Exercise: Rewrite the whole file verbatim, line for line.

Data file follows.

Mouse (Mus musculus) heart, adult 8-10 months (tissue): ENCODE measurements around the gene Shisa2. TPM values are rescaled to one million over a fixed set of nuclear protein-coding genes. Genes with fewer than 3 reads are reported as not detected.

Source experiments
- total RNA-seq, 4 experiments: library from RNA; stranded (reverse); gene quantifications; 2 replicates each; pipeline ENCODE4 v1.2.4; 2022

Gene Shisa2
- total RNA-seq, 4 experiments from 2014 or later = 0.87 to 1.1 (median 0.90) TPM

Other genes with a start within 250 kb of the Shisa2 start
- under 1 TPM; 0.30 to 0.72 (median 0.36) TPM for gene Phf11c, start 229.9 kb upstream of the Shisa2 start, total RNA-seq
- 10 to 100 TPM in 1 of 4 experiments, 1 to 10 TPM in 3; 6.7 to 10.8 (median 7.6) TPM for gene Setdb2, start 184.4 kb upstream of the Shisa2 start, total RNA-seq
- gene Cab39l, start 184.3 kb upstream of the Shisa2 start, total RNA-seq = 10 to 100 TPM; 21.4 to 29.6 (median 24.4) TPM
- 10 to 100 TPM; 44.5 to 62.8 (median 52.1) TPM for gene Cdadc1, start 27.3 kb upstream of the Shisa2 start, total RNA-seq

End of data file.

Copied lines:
Mouse (Mus musculus) heart, adult 8-10 months (tissue): ENCODE measurements around the gene Shisa2. TPM values are rescaled to one million over a fixed set of nuclear protein-coding genes. Genes with fewer than 3 reads are reported as not detected.

Source experiments
- total RNA-seq, 4 experiments: library from RNA; stranded (reverse); gene quantifications; 2 replicates each; pipeline ENCODE4 v1.2.4; 2022

Gene Shisa2
- total RNA-seq, 4 experiments from 2014 or later = 0.87 to 1.1 (median 0.90) TPM

Other genes with a start within 250 kb of the Shisa2 start
- under 1 TPM; 0.30 to 0.72 (median 0.36) TPM for gene Phf11c, start 229.9 kb upstream of the Shisa2 start, total RNA-seq
- 10 to 100 TPM in 1 of 4 experiments, 1 to 10 TPM in 3; 6.7 to 10.8 (median 7.6) TPM for gene Setdb2, start 184.4 kb upstream of the Shisa2 start, total RNA-seq
- gene Cab39l, start 184.3 kb upstream of the Shisa2 start, total RNA-seq = 10 to 100 TPM; 21.4 to 29.6 (median 24.4) TPM
- 10 to 100 TPM; 44.5 to 62.8 (median 52.1) TPM for gene Cdadc1, start 27.3 kb upstream of the Shisa2 start, total RNA-seq